By Charles Lam
By R. Scott Moxley
By Gustavo Arellano
By R. Scott Moxley
By Gustavo Arellano
By R. Scott Moxley
By HG Reza
Photo by Johan VogelJust a decade ago, former Orange County real-estate broker John Seymour was a Republican state senator who raked in thousands of dollars in campaign contributions from real-estate interests. In return, Seymour could always be counted on to protect the interests of California's powerful property owners.
It was Seymour who helped push through legislation to publicly finance Orange County's "private" toll roads. And it was Seymour who led the Republican attack on a proposed 1990 state law that would have forced landlords to pay back at least 5 percent interest on tenants' security deposits.
In covering that story, even the sympathetic Orange County Register couldn't help but question the cozy relationship between Seymour and California landlords, asking him if he felt it posed any conflict for him as a politician in Sacramento. A defensive Seymour jumped right to the point. "The question really should be, 'John Seymour, do you always vote with apartment-house owners and real-estate interests?'" he responded. "I would remind you that for 18 years, I was in the real-estate business. It is a personal philosophy with me. It has nothing to do with contributions."
Flash forward 10 years. Seymour is now a key player in a project denounced by apartment owners and their sympathizers—including the libertarian editorial writers at the Register—as a state-sanctioned land grab aimed at increasing Anaheim's grip on the neighborhoods surrounding Disneyland.
While he's still in the real-estate business, Seymour now has a kinder, gentler mission, for which he earnes $109,500 per year: managing affordable housing projects throughout Southern California as chief executive officer of the Southern California Housing Development Corp. (SCHDC), a Rancho Cucamonga-based nonprofit organization. Last year, Seymour joined forces with Irvine-based developer the Related Companies of California to work with the city of Anaheim on its highly controversial Jeffrey-Lynne Revitalization Plan.
The city's project calls for tearing down several badly deteriorated apartment buildings in the mostly Latino, working-class neighborhood of Jeffrey-Lynne, which sits in the shadow of the Disneyland Hotel.
Although city officials have made substantial progress in reassuring the neighborhood's tenants that they will be able to play a critical role in the project—seven of the 10 members of the city's recently formed advisory committee will be tenant representatives—they have had much less success in winning over the neighborhood's apartment owners. Anaheim has made little attempt to hide the fact that if Jeffrey-Lynne's landlords won't sell their properties, the city will use eminent domain to seize the land.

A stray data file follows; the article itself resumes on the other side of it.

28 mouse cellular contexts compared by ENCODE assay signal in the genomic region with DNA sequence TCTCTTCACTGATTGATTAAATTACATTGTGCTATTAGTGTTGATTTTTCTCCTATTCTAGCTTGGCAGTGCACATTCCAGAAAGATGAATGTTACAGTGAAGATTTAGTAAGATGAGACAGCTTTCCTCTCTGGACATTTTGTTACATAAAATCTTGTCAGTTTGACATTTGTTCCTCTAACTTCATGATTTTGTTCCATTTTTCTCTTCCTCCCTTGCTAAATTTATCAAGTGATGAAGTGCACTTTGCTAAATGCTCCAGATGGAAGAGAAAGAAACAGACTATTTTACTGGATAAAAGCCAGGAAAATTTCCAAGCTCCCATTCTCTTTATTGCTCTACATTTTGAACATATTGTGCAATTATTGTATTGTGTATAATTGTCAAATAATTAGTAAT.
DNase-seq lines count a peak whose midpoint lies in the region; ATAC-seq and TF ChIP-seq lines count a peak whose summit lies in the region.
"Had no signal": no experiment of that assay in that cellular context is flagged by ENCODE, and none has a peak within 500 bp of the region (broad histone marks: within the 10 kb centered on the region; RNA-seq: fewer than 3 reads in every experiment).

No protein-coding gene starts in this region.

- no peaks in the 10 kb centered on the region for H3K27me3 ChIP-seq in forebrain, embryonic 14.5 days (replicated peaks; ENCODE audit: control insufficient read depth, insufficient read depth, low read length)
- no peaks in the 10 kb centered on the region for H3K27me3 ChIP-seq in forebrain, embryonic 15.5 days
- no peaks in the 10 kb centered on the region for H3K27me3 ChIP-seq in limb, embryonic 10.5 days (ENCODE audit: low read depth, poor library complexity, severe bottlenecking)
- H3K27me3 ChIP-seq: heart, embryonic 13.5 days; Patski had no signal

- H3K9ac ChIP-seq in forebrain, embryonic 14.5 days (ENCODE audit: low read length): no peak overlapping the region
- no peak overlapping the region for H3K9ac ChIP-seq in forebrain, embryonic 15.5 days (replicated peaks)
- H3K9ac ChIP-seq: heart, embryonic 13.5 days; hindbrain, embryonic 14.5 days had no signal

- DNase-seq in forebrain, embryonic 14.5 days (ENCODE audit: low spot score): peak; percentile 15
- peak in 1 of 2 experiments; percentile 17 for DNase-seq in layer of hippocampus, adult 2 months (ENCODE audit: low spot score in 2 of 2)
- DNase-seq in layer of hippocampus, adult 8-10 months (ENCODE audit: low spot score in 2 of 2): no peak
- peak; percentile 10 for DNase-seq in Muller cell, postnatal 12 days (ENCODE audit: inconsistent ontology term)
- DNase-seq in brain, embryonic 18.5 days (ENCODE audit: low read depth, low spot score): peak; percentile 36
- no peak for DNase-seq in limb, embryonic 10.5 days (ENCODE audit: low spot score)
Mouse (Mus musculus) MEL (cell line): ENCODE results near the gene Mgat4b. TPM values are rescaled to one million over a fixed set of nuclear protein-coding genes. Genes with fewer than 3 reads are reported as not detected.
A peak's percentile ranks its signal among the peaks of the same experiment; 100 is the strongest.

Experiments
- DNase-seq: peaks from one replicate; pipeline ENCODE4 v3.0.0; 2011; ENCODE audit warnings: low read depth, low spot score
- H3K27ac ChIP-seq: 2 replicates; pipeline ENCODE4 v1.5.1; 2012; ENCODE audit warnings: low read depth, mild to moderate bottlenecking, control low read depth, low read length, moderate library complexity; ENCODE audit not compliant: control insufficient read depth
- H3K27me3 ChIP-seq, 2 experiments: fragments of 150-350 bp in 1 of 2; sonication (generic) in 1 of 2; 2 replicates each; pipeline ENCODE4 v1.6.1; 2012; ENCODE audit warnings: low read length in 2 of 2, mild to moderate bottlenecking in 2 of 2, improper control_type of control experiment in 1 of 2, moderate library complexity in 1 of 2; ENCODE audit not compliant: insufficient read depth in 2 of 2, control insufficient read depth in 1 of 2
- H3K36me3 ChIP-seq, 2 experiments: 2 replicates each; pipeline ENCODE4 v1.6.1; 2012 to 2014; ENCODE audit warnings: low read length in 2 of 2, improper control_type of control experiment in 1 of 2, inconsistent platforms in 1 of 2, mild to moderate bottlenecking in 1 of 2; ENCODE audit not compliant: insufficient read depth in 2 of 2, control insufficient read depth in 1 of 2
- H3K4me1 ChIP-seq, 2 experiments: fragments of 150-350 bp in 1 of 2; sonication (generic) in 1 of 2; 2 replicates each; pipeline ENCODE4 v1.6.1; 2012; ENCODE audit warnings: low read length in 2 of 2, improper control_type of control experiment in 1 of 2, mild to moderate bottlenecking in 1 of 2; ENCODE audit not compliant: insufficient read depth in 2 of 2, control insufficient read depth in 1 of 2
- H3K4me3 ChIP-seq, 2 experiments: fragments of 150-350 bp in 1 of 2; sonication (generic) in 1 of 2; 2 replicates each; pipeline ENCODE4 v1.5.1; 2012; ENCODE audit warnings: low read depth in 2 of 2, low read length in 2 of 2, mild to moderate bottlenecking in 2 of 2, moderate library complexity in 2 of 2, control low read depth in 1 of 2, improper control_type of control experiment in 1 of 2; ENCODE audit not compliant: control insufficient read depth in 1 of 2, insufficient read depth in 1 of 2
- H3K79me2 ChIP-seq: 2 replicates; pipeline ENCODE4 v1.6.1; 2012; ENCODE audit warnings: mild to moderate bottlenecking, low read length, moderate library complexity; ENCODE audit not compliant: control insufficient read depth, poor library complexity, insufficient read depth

Chris Sutton, a Pasadena attorney representing a group of Jeffrey-Lynne landlords, says his clients will sue Anaheim if the city seizes anyone's property. Sutton has even threatened to bring a group of protesting apartment owners to Sacramento, where he said they will challenge Anaheim's efforts to win $24 million in federal affordable housing tax credits administered by the California State Tax Credit Allocation Committee.
Not surprisingly, Seymour has done everything he can to downplay his role in the Jeffrey-Lynne project. In a July 27 interview, Seymour told the Weekly that he's barely even involved in the project, acting merely as an adviser to Related Cos. president Bill Witte, the actual developer.
"We are merely in a support role, an advisory role," Seymour insisted. "Generally speaking, so that you qualify to get tax-exempt financing and tax-exempt credits, a nonprofit organization [like SCHDC] is elected to be the general partner."
It's a remarkably honest yet odd statement for Seymour to make, suggesting that SCHDC exists less for the benefit of those who need affordable housing than for city officials and private developers hoping to come up with a cheaper way of carrying out lucrative redevelopment projects.
Seymour's claim that he's playing only a minor role in the Jeffrey-Lynne project is problematic, however. Although the Anaheim City Council has not formally voted on the matter, the city's Jeffrey-Lynne Revitalization Plan shows that Seymour's nonprofit SCHDC has all but been selected to run the neighborhood as a private, gated community for the next 55 years—a process that will start as soon as Related Cos. completes the necessary renovation work. In one of the plan's numerous references to the services Seymour's organization is expected to provide is the following tidbit: "SCHDC Social Programs and staff will act as liaison between the residents, staff, and property-management staff, ensuring coordination of efforts between all."
That sounds concrete, but Seymour insists SCHDC hasn't actually been chosen by the city to do anything. "We hope to provide property management for the project, but that is not spelled out in the plan," he said. However, when asked if SCHDC would have to submit a bid for that contract, Seymour guessed not. "I don't know that it would be a bid," he said. "That has not been finally decided by the city."
Making matters more complicated is the fact that Bill Witte—Seymour's partner in the deal and chief spokesman for the project outside City Hall—insists SCHDC will help provide property-management services for Jeffrey-Lynne. "I think John is being overcautious in what he's saying," said Witte. "We haven't hidden the fact that we would like [SCHDC] to provide the property-management service."
It's easy to speculate about why Seymour finds himself involved in the project. He served as an Anaheim councilman from 1974 to 1978, and then as mayor until 1982. His tenure as mayor started just one year after Elisa Stipkovich, the city's current redevelopment chief, began working for Anaheim's housing authority.